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The deep indentation on your leg that you are describing may be a condition called pitting edema. In addition the smothering feeling and the phlegm may be signs that the furosemide is not enough to help pull the excess fluid out of your body at this time. These can all be signs or symptoms that your heart failure is becoming worse. You need to make an appointment with your physician as soon as possible. It is common in worsening heart failure to almost feel like you are drowning from within. This does not need to be a permanent feeling. You need to see your doctor as quickly as you can. If you are having extreme difficulty breathing and you cannot get to see the doctor right away you need to go to the nearest hospital emergency room so that they can more aggressively treat your symptoms. Once your symptoms are more under control you could ask your physician for a referral to a dietician. Simple dietary changes can help to keep heart failure under better control."
When the legs are swollen in heart failure, people can sometimes press into their skin and leave fingermarks. However, this can be seen in other settings as well such as in later stages of pregnancy, in liver disease/cirrhosis and with simple venous insufficiency.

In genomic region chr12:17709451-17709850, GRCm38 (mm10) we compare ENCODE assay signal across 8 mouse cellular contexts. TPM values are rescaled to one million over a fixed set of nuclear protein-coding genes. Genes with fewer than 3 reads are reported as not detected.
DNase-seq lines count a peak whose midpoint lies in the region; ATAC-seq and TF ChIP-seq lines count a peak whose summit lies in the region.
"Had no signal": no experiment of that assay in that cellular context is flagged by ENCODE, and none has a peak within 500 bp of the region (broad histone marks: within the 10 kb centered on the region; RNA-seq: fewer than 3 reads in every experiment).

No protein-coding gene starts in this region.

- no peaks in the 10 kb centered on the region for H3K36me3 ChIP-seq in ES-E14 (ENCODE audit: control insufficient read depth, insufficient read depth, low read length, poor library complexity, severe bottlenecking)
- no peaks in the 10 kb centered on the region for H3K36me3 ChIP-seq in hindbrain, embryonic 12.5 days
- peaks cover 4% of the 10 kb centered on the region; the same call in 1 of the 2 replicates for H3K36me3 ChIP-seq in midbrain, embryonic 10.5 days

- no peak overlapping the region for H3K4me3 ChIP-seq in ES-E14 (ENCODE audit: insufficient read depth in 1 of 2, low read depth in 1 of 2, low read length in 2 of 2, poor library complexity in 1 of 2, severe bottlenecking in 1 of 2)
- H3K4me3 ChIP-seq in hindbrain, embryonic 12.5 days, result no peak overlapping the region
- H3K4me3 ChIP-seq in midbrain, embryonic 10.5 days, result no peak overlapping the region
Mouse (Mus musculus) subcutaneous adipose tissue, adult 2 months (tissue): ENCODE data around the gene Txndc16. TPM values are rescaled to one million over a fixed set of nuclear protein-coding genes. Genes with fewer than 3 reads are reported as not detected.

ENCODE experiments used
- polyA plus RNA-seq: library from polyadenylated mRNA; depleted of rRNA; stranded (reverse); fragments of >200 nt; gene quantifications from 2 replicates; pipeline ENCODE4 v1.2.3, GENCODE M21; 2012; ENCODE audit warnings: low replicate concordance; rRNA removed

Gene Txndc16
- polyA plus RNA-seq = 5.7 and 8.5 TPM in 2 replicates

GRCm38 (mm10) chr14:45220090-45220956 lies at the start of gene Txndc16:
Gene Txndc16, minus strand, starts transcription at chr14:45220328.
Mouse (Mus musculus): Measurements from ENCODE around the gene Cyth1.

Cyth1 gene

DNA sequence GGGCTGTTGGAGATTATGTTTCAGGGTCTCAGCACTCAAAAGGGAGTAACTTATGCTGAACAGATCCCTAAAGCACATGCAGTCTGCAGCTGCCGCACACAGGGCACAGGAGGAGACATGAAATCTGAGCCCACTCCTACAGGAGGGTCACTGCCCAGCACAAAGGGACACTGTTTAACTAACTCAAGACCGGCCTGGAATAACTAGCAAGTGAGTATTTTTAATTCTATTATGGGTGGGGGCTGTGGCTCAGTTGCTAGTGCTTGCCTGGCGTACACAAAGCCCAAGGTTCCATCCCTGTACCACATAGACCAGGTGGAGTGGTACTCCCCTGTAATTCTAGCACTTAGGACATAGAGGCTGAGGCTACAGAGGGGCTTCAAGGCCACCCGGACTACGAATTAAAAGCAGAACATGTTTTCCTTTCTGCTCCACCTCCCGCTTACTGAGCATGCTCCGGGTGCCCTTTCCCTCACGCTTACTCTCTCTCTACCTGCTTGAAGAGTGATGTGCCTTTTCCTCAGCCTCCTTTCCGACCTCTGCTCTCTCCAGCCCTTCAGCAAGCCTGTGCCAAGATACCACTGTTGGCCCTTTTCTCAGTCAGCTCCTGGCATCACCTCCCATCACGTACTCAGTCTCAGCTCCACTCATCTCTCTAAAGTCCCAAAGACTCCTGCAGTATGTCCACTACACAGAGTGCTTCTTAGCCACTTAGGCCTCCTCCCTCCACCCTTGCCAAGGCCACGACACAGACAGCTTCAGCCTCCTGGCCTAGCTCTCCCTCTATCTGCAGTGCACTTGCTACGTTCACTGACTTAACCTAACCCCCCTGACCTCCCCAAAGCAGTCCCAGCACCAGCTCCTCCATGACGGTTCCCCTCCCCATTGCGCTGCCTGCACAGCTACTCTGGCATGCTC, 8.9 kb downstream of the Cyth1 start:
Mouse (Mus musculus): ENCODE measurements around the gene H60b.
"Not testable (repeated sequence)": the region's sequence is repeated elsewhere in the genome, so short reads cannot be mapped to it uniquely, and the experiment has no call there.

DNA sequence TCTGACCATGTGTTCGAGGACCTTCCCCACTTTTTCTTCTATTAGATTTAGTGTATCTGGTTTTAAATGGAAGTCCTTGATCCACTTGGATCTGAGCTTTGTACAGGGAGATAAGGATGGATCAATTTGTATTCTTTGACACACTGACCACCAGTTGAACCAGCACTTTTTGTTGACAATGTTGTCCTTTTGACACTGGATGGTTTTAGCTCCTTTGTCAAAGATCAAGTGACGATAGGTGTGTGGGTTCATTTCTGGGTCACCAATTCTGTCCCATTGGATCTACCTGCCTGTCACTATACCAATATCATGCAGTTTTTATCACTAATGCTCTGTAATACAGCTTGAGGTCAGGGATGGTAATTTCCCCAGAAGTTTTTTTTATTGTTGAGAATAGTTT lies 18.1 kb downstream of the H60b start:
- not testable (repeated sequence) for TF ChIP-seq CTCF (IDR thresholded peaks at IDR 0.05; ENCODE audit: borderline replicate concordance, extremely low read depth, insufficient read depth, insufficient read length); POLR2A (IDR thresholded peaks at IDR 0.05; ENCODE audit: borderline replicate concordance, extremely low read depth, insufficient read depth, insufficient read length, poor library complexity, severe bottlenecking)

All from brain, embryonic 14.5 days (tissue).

An indentation on your leg may be related to edema, which could be a sign of heart failure. Edema is caused by a buildup of excess fluid in body tissue and results in swelling. In heart failure, the heart isn't able to pump all the blood returning to it from the veins, causing that fluid to "back up" into tissues. Edema is most noticeable in the feet, ankles, legs and abdomen of those with heart failure. Fluid can also build up in the lungs.
If you press on your leg for several seconds and an indentation remains after you let go, that could be a sign of edema.
Let your doctor know if you experience swelling or other symptoms of heart failure caused by this fluid buildup, such as trouble breathing or fatigue.
Important: This content reflects information from various individuals and organizations and may offer alternative or opposing points of view. It should not be used for medical advice, diagnosis or treatment. As always, you should consult with your healthcare provider about your specific health needs.